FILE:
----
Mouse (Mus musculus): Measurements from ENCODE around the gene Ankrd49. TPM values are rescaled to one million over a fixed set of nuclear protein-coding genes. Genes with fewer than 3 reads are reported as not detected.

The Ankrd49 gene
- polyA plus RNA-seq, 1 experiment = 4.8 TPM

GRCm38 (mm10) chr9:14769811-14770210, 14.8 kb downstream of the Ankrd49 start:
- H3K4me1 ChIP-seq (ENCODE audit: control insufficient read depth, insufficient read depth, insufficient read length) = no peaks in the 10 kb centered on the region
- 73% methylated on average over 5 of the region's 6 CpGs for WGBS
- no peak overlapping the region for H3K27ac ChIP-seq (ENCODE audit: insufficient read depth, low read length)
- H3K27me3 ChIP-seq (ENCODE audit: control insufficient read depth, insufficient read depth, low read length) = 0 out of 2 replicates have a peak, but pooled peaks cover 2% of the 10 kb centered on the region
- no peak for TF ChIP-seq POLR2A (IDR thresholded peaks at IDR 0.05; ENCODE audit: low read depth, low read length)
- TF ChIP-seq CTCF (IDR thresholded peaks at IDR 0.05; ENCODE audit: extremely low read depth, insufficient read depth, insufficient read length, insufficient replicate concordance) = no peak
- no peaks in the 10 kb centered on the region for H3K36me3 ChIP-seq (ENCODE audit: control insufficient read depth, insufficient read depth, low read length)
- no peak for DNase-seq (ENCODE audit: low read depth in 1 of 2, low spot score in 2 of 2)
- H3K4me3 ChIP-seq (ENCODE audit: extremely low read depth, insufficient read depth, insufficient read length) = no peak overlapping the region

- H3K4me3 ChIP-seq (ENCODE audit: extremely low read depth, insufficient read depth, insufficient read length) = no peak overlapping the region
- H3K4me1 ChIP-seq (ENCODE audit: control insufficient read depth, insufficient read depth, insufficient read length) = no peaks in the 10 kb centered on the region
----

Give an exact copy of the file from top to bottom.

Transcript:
Mouse (Mus musculus): Measurements from ENCODE around the gene Ankrd49. TPM values are rescaled to one million over a fixed set of nuclear protein-coding genes. Genes with fewer than 3 reads are reported as not detected.

The Ankrd49 gene
- polyA plus RNA-seq, 1 experiment = 4.8 TPM

GRCm38 (mm10) chr9:14769811-14770210, 14.8 kb downstream of the Ankrd49 start:
- H3K4me1 ChIP-seq (ENCODE audit: control insufficient read depth, insufficient read depth, insufficient read length) = no peaks in the 10 kb centered on the region
- 73% methylated on average over 5 of the region's 6 CpGs for WGBS
- no peak overlapping the region for H3K27ac ChIP-seq (ENCODE audit: insufficient read depth, low read length)
- H3K27me3 ChIP-seq (ENCODE audit: control insufficient read depth, insufficient read depth, low read length) = 0 out of 2 replicates have a peak, but pooled peaks cover 2% of the 10 kb centered on the region
- no peak for TF ChIP-seq POLR2A (IDR thresholded peaks at IDR 0.05; ENCODE audit: low read depth, low read length)
- TF ChIP-seq CTCF (IDR thresholded peaks at IDR 0.05; ENCODE audit: extremely low read depth, insufficient read depth, insufficient read length, insufficient replicate concordance) = no peak
- no peaks in the 10 kb centered on the region for H3K36me3 ChIP-seq (ENCODE audit: control insufficient read depth, insufficient read depth, low read length)
- no peak for DNase-seq (ENCODE audit: low read depth in 1 of 2, low spot score in 2 of 2)
- H3K4me3 ChIP-seq (ENCODE audit: extremely low read depth, insufficient read depth, insufficient read length) = no peak overlapping the region

- H3K4me3 ChIP-seq (ENCODE audit: extremely low read depth, insufficient read depth, insufficient read length) = no peak overlapping the region
- H3K4me1 ChIP-seq (ENCODE audit: control insufficient read depth, insufficient read depth, insufficient read length) = no peaks in the 10 kb centered on the region